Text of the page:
On this episode of Borne the Battle, Army Veteran Tommy Davis shares his story about deploying to Haiti after the 2010 earthquake and Afghanistan, then later working in the video game industry.

Tommy always enjoyed playing video games, but his journey to working in the video game industry was not straightforward. After taking some courses at a community college, he still felt uncertain about the future and what he wanted to do. He spoke with a recruiter and enlisted in the Army.

After serving seven years in the Army, Davis transitioned to civilian life and enrolled in George Washington University. He discusses connecting with fellow Veterans on campus and serving as president of GW Veterans. They are a chapter of Student Veterans of America, who focus on issues regarding Veterans and education.

Next, Davis talks about becoming interested in and doing extensive research about the video gaming industry after earning his bachelor’s degree. He discusses how he convinced himself to apply to his dream job after being encouraged by his family and friends. His determination led to him applying to and accepting a position with ZeniMax Media as a video game quality assurance tester working on The Elder Scrolls Online.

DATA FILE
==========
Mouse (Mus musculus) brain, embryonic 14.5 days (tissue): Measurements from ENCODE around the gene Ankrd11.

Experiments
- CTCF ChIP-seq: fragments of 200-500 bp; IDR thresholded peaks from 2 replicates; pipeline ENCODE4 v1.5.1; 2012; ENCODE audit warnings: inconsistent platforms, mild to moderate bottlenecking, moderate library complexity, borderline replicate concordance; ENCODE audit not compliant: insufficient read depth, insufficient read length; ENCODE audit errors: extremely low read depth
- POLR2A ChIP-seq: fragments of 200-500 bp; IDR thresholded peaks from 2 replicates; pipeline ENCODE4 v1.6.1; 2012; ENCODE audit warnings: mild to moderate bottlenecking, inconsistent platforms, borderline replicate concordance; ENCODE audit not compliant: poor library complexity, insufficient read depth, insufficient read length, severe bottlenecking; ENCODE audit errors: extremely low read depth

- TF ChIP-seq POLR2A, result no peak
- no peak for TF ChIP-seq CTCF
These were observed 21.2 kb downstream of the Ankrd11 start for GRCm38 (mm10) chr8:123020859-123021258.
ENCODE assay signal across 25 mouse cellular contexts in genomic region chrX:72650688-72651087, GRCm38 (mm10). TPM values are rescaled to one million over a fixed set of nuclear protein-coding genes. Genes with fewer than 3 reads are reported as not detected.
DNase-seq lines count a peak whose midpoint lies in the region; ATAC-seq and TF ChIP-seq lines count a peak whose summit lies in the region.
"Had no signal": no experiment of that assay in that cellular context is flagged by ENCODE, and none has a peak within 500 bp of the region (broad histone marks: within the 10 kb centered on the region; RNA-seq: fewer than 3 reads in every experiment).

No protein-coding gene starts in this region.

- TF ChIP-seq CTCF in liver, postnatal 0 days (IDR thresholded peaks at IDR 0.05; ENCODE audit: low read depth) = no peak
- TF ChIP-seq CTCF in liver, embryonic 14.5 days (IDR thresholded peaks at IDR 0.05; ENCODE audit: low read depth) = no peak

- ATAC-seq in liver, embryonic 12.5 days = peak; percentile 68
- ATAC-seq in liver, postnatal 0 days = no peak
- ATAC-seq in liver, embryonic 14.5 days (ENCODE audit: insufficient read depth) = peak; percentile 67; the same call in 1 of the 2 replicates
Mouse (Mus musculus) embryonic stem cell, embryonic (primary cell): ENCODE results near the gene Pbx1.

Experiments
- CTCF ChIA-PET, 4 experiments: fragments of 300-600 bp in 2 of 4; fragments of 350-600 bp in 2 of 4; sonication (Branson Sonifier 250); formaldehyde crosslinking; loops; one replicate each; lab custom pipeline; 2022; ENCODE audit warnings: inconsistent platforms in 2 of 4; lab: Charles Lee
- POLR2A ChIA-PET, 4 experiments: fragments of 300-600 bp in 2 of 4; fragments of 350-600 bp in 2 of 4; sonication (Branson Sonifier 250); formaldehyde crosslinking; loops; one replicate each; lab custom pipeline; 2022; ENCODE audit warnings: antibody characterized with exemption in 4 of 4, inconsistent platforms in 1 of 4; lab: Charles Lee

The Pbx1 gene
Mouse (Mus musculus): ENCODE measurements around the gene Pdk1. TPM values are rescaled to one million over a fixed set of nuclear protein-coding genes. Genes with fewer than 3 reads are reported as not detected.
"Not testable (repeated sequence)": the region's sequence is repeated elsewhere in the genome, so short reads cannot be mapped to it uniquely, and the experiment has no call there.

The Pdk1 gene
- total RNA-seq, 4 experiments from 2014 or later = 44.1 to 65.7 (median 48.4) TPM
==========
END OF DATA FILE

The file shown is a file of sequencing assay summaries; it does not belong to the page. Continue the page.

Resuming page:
Later, he delves into how the framework he learned in the military helps him stay focused while working in web development. He talks about the Veteran community affiliation within Zenimax Online Studios. That community helps recruit Veterans and helps them with civilian integration.

Finally, he provides advice for Veterans interested in joining the gaming industry and developing specific skillsets by attending the Microsoft Software and Assistance Academy.

In this episode, Davis talks about:

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Michaela Yesis is a podcast volunteer with VA’s Digital Media Engagement team. She graduated from George Mason University with a BA in English.

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One Comment

  1. David September 1, 2021 at 6:09 pm

    Borne to Battle, great information. I have my own podcast show as well, but will seek additional advise. Please let’s talk. In addition, I’m a 21 yr. Army veteran as well.

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